Planning and Communicating Your Cluster Design

When creating a new Amazon Web Services (AWS) hadoop cluster it is overwhelming for most people to put together a configuration plan or topology.  Below is a Hadoop reference architecture template I’ve built that can be filled in that addresses the key aspects of planning, building, configuring, and communicating your hadoop cluster on AWS.

I’ve done this many times and as part of my focus on tools and templates thought I’d add a template you can use as a basic guideline for planning your Cloudera big data cluster.  The template includes configurations for:

  • instance basics
  • instance list
  • storage
  • operating system
  • CDH version
  • the cluster topology
  • metastore detail for hive, YARN, hue, impala, sqoop, oozie, and Cloudera Manager
  • high-availability
  • resource management
  • and additional detail for custom service descriptors (CSD) for Storm and Redis

No Warranty Expressed or Implied

It’s not meant to be exhaustive as there are many items not covered (AWS security groups, network optimization, dockerization, continuous integration, monitors, etc.) but it is an example of a real-world cluster in AWS (details of instance and AZ changed for security).

Screenshot of the roles and services in the big data design template
Example list of EC2 instances for the cluster plan

Cloudera hadoop reference architecture  configuration template for Amazon Web Services (AWS)


Please feel free to let me know how it works for you and if you have any improvements for it.

NOTE: This content is for archive purposes only.  With generation 4+ EBS volumes big data IO performance no longer requires volume prewarming.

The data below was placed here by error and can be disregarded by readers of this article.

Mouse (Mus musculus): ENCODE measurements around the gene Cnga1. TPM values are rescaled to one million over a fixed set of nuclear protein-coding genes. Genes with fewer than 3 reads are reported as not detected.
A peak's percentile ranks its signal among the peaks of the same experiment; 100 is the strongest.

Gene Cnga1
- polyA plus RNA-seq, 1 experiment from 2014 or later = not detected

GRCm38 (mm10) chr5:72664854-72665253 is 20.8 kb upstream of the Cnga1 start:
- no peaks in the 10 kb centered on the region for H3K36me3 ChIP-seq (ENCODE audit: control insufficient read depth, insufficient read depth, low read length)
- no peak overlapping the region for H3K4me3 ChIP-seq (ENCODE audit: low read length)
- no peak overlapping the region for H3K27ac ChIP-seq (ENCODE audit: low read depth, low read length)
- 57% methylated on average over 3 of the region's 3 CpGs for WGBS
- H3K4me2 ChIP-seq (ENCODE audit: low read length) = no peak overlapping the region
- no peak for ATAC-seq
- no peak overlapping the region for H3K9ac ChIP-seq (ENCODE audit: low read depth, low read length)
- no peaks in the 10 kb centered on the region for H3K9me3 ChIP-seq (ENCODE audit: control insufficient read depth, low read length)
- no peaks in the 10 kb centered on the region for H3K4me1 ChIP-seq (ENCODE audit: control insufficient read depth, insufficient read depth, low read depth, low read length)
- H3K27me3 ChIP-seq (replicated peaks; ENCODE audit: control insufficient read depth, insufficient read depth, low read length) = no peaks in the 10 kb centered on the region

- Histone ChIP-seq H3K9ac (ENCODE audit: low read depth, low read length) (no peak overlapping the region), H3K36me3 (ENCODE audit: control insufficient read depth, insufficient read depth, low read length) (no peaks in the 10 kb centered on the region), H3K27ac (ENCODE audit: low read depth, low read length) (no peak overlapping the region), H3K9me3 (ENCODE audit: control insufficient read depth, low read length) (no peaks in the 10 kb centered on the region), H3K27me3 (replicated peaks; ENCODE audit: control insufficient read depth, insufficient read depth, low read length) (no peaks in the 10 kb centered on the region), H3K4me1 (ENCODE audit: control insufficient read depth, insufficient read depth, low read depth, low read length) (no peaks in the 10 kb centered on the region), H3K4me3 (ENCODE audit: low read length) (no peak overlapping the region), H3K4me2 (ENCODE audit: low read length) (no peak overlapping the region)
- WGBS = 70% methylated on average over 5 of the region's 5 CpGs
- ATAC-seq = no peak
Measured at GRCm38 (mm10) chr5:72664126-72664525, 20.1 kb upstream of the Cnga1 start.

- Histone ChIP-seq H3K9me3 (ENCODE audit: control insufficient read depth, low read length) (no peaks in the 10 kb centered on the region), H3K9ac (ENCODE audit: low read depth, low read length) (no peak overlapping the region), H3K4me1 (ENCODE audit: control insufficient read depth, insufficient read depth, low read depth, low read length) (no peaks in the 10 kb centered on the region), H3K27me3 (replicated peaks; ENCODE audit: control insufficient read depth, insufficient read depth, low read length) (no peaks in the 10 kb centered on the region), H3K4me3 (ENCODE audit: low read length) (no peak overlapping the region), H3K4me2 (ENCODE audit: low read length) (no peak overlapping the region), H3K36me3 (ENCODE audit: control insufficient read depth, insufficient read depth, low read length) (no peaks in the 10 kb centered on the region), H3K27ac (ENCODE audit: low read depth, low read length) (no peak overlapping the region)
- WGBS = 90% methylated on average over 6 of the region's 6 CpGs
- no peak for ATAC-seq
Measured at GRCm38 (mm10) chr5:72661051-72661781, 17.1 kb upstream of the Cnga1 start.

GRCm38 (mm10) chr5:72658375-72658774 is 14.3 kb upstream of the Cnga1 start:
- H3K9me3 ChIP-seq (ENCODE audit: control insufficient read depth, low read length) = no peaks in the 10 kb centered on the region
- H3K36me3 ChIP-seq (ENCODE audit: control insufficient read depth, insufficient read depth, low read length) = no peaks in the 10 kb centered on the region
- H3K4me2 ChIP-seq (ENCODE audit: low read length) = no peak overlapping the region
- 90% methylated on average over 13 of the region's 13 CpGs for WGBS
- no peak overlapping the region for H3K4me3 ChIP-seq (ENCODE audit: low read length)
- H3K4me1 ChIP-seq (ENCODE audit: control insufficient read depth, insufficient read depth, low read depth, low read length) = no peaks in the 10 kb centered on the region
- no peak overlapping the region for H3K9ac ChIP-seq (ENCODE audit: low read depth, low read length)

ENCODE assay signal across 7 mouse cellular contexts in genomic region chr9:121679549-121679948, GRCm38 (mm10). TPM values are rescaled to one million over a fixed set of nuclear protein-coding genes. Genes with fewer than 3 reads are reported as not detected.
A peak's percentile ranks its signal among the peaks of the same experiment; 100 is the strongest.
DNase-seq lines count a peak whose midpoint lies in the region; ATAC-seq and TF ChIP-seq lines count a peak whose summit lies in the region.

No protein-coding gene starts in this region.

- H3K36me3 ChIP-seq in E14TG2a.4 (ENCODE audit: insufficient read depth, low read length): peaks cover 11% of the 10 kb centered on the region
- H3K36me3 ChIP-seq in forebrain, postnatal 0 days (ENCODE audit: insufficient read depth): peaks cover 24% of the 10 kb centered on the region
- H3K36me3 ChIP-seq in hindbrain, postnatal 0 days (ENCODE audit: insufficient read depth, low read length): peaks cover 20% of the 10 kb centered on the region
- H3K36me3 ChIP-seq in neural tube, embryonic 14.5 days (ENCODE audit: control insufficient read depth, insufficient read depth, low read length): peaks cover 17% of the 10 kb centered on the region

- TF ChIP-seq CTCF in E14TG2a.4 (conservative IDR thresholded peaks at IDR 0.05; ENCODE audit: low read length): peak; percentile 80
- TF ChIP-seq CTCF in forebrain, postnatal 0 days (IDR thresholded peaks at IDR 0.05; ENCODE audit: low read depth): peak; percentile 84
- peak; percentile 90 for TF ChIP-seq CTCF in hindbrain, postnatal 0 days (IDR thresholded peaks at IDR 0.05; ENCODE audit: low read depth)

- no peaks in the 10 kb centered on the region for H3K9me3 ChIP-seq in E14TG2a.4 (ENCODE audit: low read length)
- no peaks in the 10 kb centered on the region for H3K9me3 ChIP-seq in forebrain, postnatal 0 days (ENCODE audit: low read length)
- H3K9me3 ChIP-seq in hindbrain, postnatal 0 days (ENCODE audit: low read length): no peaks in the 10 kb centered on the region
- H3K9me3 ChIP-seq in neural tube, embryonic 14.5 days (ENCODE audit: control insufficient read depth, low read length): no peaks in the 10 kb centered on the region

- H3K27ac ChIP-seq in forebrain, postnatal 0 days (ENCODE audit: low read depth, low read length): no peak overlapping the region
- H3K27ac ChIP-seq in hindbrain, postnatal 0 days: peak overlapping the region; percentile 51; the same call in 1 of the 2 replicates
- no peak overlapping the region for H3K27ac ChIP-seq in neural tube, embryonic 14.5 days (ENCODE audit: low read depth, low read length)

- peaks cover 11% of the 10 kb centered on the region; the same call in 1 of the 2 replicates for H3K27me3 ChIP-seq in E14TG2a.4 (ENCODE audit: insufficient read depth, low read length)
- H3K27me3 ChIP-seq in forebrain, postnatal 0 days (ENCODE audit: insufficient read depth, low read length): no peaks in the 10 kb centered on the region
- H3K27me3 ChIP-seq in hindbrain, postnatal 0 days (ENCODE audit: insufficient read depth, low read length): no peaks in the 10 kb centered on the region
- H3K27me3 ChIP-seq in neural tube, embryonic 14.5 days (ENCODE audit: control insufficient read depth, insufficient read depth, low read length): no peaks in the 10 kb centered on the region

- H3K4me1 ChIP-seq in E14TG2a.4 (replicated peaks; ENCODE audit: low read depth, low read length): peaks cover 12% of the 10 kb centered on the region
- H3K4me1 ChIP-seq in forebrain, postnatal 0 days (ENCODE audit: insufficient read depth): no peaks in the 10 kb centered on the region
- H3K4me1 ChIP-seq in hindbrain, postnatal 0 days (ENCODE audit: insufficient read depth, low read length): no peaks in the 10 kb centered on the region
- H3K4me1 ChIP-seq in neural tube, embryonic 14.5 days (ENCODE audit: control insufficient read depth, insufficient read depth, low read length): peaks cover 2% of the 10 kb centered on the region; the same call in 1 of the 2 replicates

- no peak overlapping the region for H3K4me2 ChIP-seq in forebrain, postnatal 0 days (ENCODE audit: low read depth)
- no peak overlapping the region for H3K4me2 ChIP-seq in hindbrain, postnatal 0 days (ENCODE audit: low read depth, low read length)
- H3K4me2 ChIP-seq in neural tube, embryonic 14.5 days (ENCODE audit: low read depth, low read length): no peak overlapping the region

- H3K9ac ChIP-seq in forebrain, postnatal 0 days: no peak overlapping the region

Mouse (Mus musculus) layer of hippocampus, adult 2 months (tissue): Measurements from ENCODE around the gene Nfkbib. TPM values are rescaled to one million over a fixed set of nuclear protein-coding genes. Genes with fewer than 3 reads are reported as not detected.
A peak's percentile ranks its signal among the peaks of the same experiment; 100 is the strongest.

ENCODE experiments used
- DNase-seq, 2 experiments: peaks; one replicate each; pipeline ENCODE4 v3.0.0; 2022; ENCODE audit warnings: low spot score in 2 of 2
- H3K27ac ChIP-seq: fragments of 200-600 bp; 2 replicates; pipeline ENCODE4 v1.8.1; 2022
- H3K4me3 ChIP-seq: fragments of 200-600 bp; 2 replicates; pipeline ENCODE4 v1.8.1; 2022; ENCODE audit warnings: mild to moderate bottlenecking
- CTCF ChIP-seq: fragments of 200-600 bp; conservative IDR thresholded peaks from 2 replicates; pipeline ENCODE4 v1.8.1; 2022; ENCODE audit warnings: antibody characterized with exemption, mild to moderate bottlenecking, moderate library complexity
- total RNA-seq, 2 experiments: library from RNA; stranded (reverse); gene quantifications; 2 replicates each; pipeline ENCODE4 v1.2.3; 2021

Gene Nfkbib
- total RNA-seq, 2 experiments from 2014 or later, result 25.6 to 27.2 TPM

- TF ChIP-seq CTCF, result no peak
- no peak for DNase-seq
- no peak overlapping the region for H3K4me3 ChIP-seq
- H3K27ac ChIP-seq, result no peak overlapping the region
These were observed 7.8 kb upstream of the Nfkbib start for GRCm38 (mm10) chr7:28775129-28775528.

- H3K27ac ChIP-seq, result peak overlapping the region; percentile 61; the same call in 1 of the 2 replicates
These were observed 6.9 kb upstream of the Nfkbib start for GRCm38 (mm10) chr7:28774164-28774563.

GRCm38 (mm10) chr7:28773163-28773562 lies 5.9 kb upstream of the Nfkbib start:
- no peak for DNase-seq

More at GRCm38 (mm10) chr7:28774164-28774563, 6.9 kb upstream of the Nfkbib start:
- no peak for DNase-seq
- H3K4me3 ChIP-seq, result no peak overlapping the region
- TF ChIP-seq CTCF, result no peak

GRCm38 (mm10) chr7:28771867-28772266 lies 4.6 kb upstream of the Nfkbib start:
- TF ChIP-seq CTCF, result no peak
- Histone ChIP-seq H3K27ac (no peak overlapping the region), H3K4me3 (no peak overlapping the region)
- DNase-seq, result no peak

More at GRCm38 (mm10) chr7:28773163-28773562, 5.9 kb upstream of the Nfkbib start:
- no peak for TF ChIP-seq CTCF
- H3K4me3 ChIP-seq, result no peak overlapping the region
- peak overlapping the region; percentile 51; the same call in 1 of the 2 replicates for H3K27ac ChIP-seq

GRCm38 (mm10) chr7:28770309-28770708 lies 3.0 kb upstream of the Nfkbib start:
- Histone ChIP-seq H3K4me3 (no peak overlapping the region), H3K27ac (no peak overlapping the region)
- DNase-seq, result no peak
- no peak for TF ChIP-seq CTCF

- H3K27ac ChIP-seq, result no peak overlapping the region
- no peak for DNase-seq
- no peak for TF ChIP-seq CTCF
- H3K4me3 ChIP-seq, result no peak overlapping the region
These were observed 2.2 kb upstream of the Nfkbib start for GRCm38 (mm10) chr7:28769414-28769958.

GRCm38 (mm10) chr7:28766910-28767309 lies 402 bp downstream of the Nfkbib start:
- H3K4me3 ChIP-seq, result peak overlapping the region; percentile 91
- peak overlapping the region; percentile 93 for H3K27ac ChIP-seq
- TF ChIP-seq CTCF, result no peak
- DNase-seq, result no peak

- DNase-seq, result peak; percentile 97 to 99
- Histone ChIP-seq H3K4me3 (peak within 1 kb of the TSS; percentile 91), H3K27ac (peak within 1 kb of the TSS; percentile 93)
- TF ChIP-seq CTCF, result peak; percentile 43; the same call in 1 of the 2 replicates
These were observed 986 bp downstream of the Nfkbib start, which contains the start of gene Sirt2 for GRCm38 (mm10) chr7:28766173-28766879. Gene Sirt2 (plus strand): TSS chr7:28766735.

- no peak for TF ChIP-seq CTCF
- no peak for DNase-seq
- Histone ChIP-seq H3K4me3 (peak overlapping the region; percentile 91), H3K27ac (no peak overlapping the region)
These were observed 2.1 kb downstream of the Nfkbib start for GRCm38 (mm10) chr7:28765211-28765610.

Fresh Elastic Block Storage volumes have first-write overhead

At my employer I architect Big Data hybrid cloud platforms for global audience that have to be FAST.  In our cluster provisioning I find we frequently overlook doing an initial write across our volumes to reduce write time during production compute workloads (called pre-warming the EBS volumes).  Per Amazon ( failure to pre-warm EBS volumes incurs a 5-50% loss in effective IOPS.  Worst case that means you could DOUBLE the IO portion of your HDFS writes until each sector has been touched by the kernel.  Amazon asserts that this performance loss, amortized over the life of a disk, is inconsequential to most applications.  For one of our current clusters we have a portion with 8-1TB drives in each of 10 compute nodes as a baseline.  Our estimated pre-warm time is 30 hours on each mount point so if done sequentially that’s 2,400 hours to touch each drive block.

What does this imply?  Without pre-warming we would have added as much as 2,400 additional hours of write latency during initial HDFS writes and that latency could appear in many different places in the stack (HDFS direct writes, Hive postgresql/mysql metadata writes and management, log writes, etc.)

Steps to optimize your EBS writes

Read the AWS document above carefully as it will ERASE EVERYTHING ON THE DISK if you use the first method in their article.  The steps below will execute this safely on disks with existing content.

To pre-warm the drives on your cluster:

    1. stop the cluster services
    1. ssh into each server
    1. execute lsblk and note the mount points (they likely start from /dev/xvdf and go down from there increasing the letter at the end, such as /dev/xvdg, /dev/xvdh, etc.)
    1. unmount each one at a time with sudo umount /ONEMOUNTPOINT
    1. Continue until all mount points are unmounted, meaning there’s nothing shown after the ‘disk’ column as below:
    1. execute the following, changing the if= and of= to the same mount pointsudo dd if=/YOURMOUNTPOINT of=/YOURSAMEMOUNTPOINT conv=notrunc bs=1MExample:  sudo dd if=/dev/xvdf of=/dev/xvdf conv=notrunc bs=1M
    1. Wait.  It’ll be a few minutes for a 32GB drive as shown in the Amazon write-up above or 1 day+ for a 1TB drive.
  1. After ALL the processes on the server complete, reboot the server

If you’d like to check the process or if your ssh session has expired and you want to ensure you’re still warming execute ps aux|grep YOURMOUNTPOINT , example:  ps aux |grep /dev/xvdf

A far better approach, of course, would be to automate this as part of your cluster deployment process using Chef or equivalent infrastructure automation tool.